The three questions I posed in the opening above offer more examples of the many explored in the book. What is especially fun — works great as a word game — are the dozens of boxed questions running through the chapters. Some are riddles:

The owner of a restaurant, fed up with regular customers asking for meals on credit, one day put up this sign:

Free meals tomorrow only

Can you explain why his customers first became all excited and then very disappointed?

Here’s another:

Can you explain the language play in this dialogue?

Speaker A: Time flies!

Speaker B: I can’t, they fly too fast!

Hint: the play has to do with nouns and verbs.

For those tired of the usual car travel games with restless children, these boxed riddles offer a wonderful and painlessly-instructive alternative.

The most enjoyable features of the book, though, for me are the “Food for thought” sections at the end of each chapter. Here the authors include famous, scholarly and funny quotes about language, and poems on wordplay and pronunciation quandaries.

Excerpt:

“We sometimes take English for granted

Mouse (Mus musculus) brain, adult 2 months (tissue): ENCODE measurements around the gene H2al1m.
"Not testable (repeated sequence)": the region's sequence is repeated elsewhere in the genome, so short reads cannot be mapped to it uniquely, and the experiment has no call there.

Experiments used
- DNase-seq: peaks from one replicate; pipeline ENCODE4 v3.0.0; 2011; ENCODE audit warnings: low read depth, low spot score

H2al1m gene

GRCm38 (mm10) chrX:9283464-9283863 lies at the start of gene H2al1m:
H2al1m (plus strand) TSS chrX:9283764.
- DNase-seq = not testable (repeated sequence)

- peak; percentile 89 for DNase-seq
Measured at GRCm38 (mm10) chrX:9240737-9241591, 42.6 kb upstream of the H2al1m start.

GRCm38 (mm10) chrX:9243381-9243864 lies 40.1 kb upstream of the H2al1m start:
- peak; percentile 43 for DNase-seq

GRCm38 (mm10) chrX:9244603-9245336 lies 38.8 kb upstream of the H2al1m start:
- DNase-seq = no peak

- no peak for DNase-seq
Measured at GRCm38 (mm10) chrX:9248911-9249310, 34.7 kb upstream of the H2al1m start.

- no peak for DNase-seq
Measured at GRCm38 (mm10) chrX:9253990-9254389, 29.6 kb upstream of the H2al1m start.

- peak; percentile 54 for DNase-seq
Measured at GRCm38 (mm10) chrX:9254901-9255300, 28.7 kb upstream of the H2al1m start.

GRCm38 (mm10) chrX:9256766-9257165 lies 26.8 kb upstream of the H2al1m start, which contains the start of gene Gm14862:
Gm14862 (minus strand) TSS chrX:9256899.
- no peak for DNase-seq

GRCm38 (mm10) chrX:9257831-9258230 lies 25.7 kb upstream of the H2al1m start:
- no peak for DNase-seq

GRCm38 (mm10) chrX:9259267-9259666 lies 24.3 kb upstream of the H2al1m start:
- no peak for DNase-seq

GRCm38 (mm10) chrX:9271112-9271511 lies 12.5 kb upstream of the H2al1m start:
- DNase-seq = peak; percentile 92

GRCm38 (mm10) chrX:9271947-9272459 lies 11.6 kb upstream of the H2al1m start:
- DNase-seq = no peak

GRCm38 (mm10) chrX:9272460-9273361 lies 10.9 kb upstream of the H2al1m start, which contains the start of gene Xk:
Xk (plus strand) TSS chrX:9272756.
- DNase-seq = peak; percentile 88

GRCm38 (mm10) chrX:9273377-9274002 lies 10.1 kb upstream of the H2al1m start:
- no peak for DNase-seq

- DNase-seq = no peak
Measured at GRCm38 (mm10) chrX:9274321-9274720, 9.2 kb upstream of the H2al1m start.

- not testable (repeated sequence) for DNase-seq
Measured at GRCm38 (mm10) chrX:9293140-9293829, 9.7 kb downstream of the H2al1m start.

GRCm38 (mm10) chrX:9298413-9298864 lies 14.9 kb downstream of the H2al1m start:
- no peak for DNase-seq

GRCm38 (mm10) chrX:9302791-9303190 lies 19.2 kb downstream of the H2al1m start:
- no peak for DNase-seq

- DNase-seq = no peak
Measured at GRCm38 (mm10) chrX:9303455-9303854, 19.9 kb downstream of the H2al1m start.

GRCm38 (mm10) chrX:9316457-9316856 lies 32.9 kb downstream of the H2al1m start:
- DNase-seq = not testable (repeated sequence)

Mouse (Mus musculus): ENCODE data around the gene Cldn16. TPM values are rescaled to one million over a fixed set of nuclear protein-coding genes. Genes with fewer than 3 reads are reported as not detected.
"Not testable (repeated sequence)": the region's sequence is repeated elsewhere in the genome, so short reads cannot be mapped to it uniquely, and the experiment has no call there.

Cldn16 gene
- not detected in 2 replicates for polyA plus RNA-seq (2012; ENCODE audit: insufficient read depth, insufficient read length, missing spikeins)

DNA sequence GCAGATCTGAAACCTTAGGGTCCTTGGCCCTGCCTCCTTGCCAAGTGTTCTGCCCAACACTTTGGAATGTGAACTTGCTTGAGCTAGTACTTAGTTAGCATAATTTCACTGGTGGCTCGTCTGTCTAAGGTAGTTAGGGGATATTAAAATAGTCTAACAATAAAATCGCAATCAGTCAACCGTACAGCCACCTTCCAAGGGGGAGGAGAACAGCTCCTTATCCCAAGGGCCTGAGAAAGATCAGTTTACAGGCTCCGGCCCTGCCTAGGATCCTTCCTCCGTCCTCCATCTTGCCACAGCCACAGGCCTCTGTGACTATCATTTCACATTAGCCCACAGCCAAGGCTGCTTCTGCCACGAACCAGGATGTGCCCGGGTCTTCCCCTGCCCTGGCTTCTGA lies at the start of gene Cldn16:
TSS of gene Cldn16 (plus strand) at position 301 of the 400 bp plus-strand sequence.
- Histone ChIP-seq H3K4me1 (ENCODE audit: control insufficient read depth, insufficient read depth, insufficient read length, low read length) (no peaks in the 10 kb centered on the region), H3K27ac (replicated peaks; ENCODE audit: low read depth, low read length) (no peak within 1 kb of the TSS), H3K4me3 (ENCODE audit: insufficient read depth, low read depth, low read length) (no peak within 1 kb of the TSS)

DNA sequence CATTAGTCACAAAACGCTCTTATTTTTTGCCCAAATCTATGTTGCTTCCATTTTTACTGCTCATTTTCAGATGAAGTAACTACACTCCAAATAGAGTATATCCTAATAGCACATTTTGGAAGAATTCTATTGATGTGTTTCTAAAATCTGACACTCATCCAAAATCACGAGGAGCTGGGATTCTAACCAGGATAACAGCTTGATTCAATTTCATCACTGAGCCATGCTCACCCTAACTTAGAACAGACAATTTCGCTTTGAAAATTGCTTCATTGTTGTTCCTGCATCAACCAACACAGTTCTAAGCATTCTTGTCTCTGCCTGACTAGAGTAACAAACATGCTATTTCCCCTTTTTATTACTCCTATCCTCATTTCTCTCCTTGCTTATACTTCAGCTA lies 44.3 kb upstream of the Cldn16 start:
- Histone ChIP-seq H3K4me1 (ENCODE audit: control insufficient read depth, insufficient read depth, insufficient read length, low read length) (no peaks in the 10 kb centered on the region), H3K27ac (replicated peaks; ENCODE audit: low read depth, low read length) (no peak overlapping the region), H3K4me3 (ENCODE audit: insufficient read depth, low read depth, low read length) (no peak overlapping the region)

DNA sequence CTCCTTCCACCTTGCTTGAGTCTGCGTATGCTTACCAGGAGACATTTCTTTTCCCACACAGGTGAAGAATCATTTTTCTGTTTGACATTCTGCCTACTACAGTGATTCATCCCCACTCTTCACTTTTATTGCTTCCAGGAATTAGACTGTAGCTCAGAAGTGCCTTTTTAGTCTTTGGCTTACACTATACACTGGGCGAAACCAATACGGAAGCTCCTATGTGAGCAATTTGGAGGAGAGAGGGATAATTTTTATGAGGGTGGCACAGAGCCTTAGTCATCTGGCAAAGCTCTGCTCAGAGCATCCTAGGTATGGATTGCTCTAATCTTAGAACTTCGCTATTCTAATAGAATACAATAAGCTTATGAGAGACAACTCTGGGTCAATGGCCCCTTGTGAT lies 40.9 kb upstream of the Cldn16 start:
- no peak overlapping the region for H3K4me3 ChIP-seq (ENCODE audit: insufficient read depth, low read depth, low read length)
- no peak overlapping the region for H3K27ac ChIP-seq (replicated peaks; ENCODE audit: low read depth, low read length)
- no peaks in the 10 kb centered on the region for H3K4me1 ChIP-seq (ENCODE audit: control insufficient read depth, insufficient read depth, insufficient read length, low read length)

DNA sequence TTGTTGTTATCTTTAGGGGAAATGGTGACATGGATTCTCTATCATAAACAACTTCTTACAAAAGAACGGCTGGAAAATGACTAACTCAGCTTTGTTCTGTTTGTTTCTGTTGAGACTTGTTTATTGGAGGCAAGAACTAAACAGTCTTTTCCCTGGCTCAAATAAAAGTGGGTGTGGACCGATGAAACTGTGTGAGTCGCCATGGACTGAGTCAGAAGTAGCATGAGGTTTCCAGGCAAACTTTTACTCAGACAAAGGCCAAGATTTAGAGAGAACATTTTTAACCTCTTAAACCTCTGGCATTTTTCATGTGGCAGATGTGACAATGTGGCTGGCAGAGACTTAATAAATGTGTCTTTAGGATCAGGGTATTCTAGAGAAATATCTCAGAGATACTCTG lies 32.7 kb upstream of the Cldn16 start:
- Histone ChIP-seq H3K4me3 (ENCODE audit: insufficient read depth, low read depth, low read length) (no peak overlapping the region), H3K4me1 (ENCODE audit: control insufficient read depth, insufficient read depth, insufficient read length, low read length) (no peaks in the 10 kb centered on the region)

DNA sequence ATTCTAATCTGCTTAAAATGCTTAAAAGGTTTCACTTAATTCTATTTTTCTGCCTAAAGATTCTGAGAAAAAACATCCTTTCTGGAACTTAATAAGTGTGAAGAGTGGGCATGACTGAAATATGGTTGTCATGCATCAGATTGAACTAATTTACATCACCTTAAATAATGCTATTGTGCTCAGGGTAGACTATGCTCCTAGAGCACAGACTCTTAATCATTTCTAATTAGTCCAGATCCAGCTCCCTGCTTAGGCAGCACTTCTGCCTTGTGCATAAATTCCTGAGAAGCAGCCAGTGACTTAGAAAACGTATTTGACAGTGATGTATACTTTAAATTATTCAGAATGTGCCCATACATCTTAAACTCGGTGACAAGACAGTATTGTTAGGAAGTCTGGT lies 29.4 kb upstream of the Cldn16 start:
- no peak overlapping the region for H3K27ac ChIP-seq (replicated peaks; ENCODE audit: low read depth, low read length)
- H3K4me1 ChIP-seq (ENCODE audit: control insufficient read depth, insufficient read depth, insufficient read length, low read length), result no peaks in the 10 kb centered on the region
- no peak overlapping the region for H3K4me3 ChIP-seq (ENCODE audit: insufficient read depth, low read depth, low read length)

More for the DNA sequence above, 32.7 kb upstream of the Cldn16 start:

But if we examine its paradoxes we find that
Quicksand takes you down slowly
Boxing rings are square
And a guinea pig is neither from Guinea nor is it a pig.

If writers write, how come fingers don’t fing?
If the plural of tooth is teeth
Shouldn’t the plural of phone booth be phone beeth?
If the teacher taught,
Why didn’t the preacher praught?”

But lest I mislead by highlighting  the book’s entertaining content, it’s important to emphasize that “The Language of Language” is a substantive scholarly work. In the authors’ own words from the Preface:

Our main purpose in this book is to explore the nature of language, both as a social phenomenon and a human cognitive ability. Our goal is to encourage informed thinking about issues relating to language structure and use, by discussing as broad a sample as possible, in a book of this size, of the kinds of activities that linguists busy themselves with.

Finally, for those who are still stumped by the questions at the top of this post, I offer the answers to the first two, as provided by Cruz-Ferreira and Abraham: The pro in pronoun stands for proxy (as in substitute). And the most irregular verb in English is to be – it can appear in eight different forms: “am, are, is, was, were, being, been and be itself!”